- A really strange shot begins this episode: the camera tracks forward over the map of Westeros in Dragonstone, moving “north” to the area beyond the wall, as if informing us of where the next scene’s action takes place. This seems totally unnecessary, given its redundancy with the opening credits, which after seven years have emphatically drilled Westeros’s geography into everyone’s brains. I suppose it could be considered a subtle nod to the reason Jon and company are north of the wall in the first place (they're there because of Dany), but this seems a pretty tenuous connection.

- In a follow-up to Varys imploring Tyrion to get Daenerys to listen to him, Tyrion tries to get Dany to shift the terms in which she conceives of her rule, even using the word “tyrant” at one point to describe other rulers whom she seems to model her behavior after. It starts off promising, but goes poorly, as he keeps raising sensitive subjects, like her inability to have children. Once again, Tyrion proves himself to be a good hand, not by managing the defenses of the city as he did in King’s Landing, but by broaching subjects that Dany needs to consider, even if they make her uncomfortable.

- Rest in peace, Thoros of Myr. Your charm was appreciated, but your death makes dramatic sense, since it eliminates the possibility of anyone getting resurrected. The Hound even puts it in video game terms, telling Beric, “This is you last life.”

- There’s a bit of Stannis’s music motif when Beric burns Thoros’s body. Perhaps it’s been transferred from Stannis to Melissandre to any Lord of Light related death.

- As critical as I might be of the writing, the direction remains top-notch. The geography of the battle was always crystal clear, and there were a number of nice touches throughout, particularly the series of glances Jon exchanges with the others as it becomes clear to him that they're going to be overrun by the undead.

- The Hound affixes the captured wight to Drogon’s back by impaling it on one of Drogon’s spikes. His pragmatism knows no bounds.

- Dany losing one of her dragons at least resolves the question of who would ride the third one if she and Jon rode two of them. Now, the Night King rides the third one. Also, that’s some arm on the Night King, huh?

- I'd say rest in peace Viserion, but being conscripted into the Night King's service won't be peaceful. Viserion proves to be like his namesake, Dany’s brother Viserys, insofar as both died prematurely (Drogo poured molten gold onto Viserys’s head). Perhaps Rhaegal and Drogon will fare better than Rhaegar (slain by Robert) or Drogo (made comatose by magic, and then smothered by Dany).

- Does Viserion breathe ice now rather than fire? Also, retrospectively, it's now clear that the extreme close-up we saw of Drogon's eye last week served two purposes. Not only did it give us a good idea of what Jon was seeing as he touched the dragon up close, but it also prepared us to better understand what the Night King is doing to Viserion at the end of the episode (in case you forgot what he did to Craster's son in season four).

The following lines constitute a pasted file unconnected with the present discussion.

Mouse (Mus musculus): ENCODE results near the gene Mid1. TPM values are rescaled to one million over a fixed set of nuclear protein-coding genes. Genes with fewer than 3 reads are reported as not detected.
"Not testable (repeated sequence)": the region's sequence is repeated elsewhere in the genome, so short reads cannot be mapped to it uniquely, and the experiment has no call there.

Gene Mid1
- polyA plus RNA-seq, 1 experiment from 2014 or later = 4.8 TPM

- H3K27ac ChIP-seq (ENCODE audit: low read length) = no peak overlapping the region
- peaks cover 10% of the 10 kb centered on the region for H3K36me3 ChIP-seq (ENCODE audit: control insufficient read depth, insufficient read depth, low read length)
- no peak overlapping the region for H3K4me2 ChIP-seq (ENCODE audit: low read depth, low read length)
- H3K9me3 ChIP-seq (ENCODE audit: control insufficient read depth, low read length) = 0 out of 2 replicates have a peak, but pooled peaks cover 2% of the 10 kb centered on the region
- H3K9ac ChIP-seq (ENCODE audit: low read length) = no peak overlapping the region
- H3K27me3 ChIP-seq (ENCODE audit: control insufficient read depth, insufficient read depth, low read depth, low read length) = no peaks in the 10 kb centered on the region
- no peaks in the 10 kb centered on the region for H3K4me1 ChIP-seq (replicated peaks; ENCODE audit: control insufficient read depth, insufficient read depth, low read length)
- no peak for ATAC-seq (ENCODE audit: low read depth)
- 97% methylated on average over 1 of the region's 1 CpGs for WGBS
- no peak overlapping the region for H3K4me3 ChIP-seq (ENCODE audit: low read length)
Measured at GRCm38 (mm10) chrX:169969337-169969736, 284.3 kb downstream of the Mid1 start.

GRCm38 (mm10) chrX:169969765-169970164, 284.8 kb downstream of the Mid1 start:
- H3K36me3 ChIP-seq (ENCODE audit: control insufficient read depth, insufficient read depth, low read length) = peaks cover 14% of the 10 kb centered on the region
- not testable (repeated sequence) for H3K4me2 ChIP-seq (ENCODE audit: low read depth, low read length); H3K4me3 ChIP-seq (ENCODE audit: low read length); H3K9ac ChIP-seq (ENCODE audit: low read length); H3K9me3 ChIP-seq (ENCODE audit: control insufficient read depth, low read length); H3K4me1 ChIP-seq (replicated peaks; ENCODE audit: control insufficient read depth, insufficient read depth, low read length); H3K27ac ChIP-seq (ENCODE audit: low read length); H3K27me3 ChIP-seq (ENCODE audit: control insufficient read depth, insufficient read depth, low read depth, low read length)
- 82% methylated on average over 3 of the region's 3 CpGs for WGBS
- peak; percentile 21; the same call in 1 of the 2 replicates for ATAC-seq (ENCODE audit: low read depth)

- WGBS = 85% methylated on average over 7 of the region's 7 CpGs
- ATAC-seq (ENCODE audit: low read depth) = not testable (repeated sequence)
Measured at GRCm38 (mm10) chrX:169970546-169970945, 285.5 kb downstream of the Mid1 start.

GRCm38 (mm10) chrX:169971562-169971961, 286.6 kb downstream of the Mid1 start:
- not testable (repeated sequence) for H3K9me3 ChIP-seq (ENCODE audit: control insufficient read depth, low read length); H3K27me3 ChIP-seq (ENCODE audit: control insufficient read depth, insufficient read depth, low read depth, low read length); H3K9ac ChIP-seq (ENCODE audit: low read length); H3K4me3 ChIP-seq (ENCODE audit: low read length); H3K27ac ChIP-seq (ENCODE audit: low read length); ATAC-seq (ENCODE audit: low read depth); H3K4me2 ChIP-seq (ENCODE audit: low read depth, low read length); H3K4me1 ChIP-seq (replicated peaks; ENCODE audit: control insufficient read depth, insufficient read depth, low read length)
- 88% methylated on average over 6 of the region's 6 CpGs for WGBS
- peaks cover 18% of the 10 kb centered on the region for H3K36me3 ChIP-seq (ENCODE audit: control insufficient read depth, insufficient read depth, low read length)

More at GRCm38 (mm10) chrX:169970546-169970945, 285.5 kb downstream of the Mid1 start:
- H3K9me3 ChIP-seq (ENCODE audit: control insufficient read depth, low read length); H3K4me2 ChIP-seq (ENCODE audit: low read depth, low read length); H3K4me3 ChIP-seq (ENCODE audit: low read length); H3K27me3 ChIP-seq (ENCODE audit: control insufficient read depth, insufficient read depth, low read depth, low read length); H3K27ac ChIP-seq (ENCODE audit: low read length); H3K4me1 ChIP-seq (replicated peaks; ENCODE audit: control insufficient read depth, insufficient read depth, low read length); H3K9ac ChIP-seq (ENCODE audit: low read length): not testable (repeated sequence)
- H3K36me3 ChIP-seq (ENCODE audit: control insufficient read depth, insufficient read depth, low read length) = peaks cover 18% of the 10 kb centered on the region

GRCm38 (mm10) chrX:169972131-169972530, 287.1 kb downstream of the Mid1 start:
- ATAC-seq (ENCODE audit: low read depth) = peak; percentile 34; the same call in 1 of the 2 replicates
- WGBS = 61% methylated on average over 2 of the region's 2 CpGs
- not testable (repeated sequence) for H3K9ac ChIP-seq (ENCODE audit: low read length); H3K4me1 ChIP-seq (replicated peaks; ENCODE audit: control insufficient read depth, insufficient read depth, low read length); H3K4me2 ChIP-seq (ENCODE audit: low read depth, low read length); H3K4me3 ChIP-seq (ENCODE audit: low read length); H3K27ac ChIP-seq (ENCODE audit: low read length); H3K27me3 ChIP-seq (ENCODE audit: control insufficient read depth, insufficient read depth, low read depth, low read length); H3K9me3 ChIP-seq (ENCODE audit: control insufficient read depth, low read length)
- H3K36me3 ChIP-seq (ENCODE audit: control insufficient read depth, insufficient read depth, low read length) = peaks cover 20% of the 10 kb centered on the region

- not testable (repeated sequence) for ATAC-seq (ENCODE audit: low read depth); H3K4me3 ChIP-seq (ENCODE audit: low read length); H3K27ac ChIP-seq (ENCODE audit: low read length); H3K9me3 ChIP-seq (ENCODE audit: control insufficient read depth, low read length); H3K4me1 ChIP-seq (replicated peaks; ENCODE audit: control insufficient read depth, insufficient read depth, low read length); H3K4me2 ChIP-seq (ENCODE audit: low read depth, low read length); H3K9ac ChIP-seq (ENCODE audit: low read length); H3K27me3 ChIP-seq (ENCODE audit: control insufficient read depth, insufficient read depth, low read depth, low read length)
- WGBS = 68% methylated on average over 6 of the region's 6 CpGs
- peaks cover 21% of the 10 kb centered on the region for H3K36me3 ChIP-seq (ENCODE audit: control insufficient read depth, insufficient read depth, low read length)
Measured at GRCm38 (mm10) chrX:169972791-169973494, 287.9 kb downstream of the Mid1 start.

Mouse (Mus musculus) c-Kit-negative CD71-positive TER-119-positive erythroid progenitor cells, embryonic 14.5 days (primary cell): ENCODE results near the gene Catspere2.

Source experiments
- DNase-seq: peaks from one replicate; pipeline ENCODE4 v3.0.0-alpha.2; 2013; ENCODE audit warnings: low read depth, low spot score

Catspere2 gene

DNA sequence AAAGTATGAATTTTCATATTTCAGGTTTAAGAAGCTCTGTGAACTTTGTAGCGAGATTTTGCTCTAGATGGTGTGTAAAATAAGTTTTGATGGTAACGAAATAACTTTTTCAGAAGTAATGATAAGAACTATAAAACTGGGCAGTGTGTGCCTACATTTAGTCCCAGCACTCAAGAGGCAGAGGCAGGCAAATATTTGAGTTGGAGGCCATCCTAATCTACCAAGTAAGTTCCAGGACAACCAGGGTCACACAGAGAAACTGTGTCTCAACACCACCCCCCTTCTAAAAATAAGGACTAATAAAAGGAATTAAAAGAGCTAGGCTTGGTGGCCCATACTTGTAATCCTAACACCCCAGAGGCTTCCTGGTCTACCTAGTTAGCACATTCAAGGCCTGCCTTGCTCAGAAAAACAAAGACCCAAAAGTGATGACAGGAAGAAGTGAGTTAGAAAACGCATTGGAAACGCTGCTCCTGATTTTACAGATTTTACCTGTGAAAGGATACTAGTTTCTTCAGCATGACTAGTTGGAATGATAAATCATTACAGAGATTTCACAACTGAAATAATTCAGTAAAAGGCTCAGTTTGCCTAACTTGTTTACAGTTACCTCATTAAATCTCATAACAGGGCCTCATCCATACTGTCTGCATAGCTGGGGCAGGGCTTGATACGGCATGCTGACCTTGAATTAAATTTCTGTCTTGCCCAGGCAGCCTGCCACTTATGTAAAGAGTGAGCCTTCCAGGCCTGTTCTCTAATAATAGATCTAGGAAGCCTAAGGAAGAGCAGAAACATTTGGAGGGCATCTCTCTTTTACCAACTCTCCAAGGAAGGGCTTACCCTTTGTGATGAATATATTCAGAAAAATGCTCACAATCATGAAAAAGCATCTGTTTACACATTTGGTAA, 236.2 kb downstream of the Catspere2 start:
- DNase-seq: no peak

- Deus ex Benjen: Benjen Stark comes to the rescue of yet another Stark, saving Jon after Jon fishes himself out of the lake.

- The Hound parts ways with Beric and the rest after dropping the wight in a boat headed south. Does this mean he’s off on his own path again? If so, it opens up the possibility for him to square off against the Mountain. Clegane-bowl lives (maybe)!

- The scene between Dany and Jon on the boat accomplishes a couple of important things. First, it reconfirms their interest in one another: she shows Jon how much she cares simply by being there when he wakes up, and he does the same when the first thing he says to her is how sorry he is, knowing what her dragons mean to her. Second, they also resolve to fight for one another, Jon finally swearing fealty to her, and Dany resolving to help him defeat the Night King (seemingly just as much out of a need for vengeance as out of a need to defeat a perilous threat). Third, Dany learns there’s more truth to Jon being stabbed in the heart than he let on. This scene was also good because the seeds for their behavior here were sown earlier in the episode: Jon’s conversation with Tormund about Mance Rayder makes him see that being too proud to swear fealty can lead to people dying, while Dany’s conversation with Tyrion about the line of succession makes Dany realize that she needs to let Jon know she can’t have kids, considering how hot they are for each other.

- Jon calls Daenerys “Dany,” and she wonders aloud who the last person to call her that was. I’ll tell you who: the hundreds of people who write about this show but don’t want to go to the effort of typing out her crazily-spelled name.

- Treating Brienne like shit makes Sansa look like the spoiled princess she was when the series began, which makes it difficult to find her sympathetic. But there aren’t many other options for my sympathy left in Winterfell now that Bran is on a never-ending acid trip and Arya’s become a Westerosi Joe McCarthy. I sorely hope this Winterfell business improves next episode.